Well, Britney Spears was in the news again this week, but not for the “right” reasons. She was in London promoting her European tour, when getting out of a car in a short dress she apparently flashed the camera with a crotch shot. Talk about an “Oops! it happened again” moment. The last time she was in the news for a crotch shot she had no underwear on with that black sheer dress on that infamous night out with Paris Hilton (2006).
There have been a few other overexposure incidences the last few weeks. At the recent Miss Universe beauty pageant, there was a leak that the sponsors where unhappy with Ms Colombia’s alleged propensity to wear short skirts with no underwear – drawing attention to herself with the occasional crotch shot. Naomi Campbell was recently snapped with a boob exposed in a somewhat sheer dress. Lady Gaga teased us (intent there is always up for debate) with a split in a dress on a promo event at summer’s end that apparently showed her sans underwear. If those aren’t titillating enough for you, there’s the whole genre of leaked images taken meant for private eyes – see Amber Rose and Rihanna for the more noteworthy examples.
Gossip like this has always been humorous to me. Why is this really making news? When I took a step back after reading this article in passing it made me think about a few things.
If you look at it from a moral point of view, there’s something inherently faux pas about getting out of a car and not remembering that the dress is short causing it to ride up or flash a crotch. Moralist would say that if the whole world is watching you, being more lady-like and making sure we don’t see your crotch as you exit a car with many dozens of paparazzi there makes sense. In Spears’ defense – this flash for the press could have been unintentional – I see some dresses here in NYC I wonder how some women walk in them, much less sit or move around without being overexposed. So yes, there is an art to wearing certain clothes and a need to wear what you want and be sexy when you feel like it.
Some fashion snobs might debate how well red cheetah print skivvies and lime-ish green dresses go well together, but who cares if the only thing the public is SUPPOSED to see was the DRESS in the first place?
What stood out for me the most is as consumers is how hungry we have become for negative press. Personally, I would take some issue with paparazzi using DSLRs and other high-powered equipment to zoom in and take pictures and videos of all body parts and actions if I were famous. I’d want my human moments to be left in the same level of anonymity that “average folk” have when they make a goof. I think all celebs feel that way, even though they know they traded away a lot of that anonymity once reaching some level of notoriety.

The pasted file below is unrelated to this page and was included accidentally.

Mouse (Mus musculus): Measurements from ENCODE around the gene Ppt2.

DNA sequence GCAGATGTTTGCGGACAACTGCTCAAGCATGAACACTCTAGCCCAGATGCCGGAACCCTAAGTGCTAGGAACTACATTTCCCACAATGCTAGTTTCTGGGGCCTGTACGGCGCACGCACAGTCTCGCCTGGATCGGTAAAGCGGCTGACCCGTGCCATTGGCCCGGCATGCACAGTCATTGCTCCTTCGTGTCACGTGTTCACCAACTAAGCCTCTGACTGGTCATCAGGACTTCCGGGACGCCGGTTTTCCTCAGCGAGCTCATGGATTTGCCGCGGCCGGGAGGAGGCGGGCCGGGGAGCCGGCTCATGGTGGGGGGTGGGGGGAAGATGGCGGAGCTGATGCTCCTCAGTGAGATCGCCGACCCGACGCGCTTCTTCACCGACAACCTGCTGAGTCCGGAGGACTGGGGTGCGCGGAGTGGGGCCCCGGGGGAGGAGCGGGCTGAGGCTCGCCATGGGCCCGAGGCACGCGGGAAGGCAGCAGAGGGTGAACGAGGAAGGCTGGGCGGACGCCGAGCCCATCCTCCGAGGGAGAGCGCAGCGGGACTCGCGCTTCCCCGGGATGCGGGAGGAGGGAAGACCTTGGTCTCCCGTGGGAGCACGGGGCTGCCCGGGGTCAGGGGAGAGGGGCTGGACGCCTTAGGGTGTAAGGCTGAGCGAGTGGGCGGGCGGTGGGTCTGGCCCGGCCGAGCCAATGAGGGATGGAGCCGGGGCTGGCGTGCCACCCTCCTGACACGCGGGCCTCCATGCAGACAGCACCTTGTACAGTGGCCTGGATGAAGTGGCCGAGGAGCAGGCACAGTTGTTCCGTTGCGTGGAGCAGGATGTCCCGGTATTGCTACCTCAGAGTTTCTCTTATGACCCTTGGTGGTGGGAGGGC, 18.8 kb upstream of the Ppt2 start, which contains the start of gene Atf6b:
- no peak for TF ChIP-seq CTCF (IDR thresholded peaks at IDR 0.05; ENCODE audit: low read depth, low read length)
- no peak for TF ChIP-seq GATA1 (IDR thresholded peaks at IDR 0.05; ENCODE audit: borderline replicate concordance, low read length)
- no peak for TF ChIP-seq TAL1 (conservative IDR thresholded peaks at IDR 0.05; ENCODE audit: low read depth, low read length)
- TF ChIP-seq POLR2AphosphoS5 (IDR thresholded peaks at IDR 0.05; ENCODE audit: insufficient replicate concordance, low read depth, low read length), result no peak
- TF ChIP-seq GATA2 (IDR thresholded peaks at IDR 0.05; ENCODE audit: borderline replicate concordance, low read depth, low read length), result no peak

Perhaps what drives this hunger is the need for a distraction from the daily grind by ANY means necessary. Times are tougher now than in recent memory; in the face of a shaky economy and divided leadership, people are finding it harder to make a life. Stress levels are so high that it is easier to tap into that one common resource – making fun of someone is who is an a worse moment or position than us. For every slip up someone makes and people say “I’m glad I’m not like her or in his shoes”, you’ve got a hundred fold more posters venting when it’s a celeb involved. Some of us do this “hating” unintentionally, others are famous for it and that’s how they get paid. But, however we get it, many of us will take the opportunity to have that one moment where we feel better than someone else or a celeb because we would NEVER SCREW UP in manner that they did.
Celebs are still people at the end of the day, they too can have human moments. But unfortunately, if their brand is how they make money, since that brand is what most of is will see faux pas and falls from grace will always be headline news. Still, wouldn’t it be more interesting if we were more selective at WHAT faux pas was really headline newsworthy? Maybe we can hear more about the other gossip – the amazing stories of average people (or even celebs themselves) making a difference in the lives of others.